In the background of all this is the current political situation: former City Councilman Bill Green has been tapped to become the leader of the School Reform Commission (the state-created body in control of the school system) and was sworn in yesterday. Superintendent Hite also released his updated version of the Action Plan, which has many ramifications for upcoming years in the city. And just today he announced the need for $320 million for schools to open well next year. Obviously, this hearkens back to last year's request for a similar amount and the reliance on negotiations with the teacher's union to concede certain benefits and save money over time. Meanwhile, some citizens are pushing for a replacement of the SRC with an elected school board.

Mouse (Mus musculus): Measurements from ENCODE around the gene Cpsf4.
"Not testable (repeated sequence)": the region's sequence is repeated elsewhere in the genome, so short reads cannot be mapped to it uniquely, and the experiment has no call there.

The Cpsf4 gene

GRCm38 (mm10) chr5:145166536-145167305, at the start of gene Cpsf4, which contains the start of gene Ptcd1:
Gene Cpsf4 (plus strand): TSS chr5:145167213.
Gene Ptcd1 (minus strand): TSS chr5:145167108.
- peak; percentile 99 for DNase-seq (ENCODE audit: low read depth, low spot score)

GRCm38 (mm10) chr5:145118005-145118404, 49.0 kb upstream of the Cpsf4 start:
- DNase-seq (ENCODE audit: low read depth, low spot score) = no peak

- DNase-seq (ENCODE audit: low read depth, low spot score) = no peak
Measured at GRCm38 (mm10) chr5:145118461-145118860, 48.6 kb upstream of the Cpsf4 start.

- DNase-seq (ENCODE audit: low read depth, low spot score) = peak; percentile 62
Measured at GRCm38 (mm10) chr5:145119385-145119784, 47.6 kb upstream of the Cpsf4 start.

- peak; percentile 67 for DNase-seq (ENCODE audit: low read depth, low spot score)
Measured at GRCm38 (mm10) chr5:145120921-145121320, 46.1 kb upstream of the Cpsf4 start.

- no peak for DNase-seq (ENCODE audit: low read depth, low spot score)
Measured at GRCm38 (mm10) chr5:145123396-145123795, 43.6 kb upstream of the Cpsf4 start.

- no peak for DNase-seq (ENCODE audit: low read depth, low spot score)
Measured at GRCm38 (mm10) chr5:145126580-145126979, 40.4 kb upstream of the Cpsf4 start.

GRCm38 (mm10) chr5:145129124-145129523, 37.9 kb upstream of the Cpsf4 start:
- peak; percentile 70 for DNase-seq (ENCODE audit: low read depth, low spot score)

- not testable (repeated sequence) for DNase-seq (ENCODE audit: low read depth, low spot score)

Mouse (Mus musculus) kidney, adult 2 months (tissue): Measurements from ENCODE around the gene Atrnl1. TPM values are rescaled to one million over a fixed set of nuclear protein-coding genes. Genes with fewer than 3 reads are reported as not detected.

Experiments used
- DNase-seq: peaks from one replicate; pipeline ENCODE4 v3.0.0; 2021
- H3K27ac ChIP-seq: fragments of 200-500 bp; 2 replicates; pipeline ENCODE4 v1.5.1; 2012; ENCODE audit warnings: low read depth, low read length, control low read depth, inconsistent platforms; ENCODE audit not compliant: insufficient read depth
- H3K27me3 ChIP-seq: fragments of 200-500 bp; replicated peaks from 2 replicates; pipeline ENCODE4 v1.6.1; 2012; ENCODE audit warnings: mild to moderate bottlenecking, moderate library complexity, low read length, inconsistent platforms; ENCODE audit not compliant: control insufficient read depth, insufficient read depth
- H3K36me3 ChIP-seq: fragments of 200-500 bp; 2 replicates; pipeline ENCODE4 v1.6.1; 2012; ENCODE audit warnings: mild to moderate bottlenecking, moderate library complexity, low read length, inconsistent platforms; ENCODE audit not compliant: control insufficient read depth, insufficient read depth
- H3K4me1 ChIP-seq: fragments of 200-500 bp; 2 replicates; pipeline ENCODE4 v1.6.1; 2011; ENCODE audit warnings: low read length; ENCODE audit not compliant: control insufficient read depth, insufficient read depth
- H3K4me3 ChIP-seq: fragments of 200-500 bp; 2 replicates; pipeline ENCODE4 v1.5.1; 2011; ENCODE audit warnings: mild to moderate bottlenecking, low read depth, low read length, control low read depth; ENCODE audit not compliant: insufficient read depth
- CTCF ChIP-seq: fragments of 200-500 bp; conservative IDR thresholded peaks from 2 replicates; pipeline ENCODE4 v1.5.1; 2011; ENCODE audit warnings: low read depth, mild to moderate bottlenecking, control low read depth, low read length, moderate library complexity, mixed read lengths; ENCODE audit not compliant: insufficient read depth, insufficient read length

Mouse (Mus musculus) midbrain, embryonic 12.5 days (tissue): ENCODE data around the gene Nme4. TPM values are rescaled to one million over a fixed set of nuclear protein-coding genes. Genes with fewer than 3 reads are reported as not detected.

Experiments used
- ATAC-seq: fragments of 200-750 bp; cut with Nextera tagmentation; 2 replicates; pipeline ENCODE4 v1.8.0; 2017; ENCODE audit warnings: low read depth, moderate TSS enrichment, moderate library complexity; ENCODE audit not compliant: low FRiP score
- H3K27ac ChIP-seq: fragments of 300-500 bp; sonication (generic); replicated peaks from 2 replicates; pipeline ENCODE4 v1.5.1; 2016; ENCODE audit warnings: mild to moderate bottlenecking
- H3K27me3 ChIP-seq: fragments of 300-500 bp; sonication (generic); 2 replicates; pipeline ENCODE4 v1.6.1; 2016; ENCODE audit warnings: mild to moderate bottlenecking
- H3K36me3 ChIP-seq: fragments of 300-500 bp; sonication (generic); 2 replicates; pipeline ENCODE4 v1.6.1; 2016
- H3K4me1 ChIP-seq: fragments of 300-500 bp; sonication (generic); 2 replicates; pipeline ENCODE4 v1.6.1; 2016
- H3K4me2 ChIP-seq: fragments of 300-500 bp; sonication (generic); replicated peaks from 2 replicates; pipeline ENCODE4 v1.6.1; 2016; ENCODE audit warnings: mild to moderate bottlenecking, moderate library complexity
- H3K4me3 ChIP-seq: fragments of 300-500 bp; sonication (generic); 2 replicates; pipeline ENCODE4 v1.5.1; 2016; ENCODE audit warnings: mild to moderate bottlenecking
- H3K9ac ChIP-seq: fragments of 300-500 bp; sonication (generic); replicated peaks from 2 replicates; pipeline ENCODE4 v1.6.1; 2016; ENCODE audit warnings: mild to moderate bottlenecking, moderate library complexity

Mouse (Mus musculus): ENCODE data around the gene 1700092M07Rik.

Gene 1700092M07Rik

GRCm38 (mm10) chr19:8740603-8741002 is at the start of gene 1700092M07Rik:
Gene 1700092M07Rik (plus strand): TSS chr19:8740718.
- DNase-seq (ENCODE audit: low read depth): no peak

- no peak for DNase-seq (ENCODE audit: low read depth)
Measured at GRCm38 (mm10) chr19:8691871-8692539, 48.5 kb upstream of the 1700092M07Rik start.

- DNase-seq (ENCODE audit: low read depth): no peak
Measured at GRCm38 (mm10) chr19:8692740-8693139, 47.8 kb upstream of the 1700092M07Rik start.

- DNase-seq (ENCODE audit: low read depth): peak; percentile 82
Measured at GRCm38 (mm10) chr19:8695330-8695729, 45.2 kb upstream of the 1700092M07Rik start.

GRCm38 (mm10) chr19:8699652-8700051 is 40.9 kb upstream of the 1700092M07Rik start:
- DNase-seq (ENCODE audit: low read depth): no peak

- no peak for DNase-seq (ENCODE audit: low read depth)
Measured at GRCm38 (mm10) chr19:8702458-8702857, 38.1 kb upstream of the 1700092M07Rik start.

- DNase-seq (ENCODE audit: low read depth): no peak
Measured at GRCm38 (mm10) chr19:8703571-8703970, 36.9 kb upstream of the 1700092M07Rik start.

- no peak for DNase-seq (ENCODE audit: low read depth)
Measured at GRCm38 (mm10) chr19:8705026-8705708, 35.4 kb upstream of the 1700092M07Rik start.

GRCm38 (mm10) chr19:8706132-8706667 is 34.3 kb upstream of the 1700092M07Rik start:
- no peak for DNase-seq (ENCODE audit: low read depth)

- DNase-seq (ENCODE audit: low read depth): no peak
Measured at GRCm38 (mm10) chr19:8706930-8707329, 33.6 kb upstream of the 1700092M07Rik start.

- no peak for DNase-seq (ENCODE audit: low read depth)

What is more important to recognize and realize here is that the locus of power in Philadelphia's education system is in flux right now and there is some uncertainty in where it could go. Will the Philadelphia Federation of Teachers concede and reduce its benefits to its members? Will the SRC be abolished and replaced with more local control? What does this new Action Plan mean for the city?
All these questions are important ones and Philadelphia will continue to be an important battleground in the conflicts surrounding the corporate reform movement. I look forward to seeing teachers and local citizens get more involved to make their city better.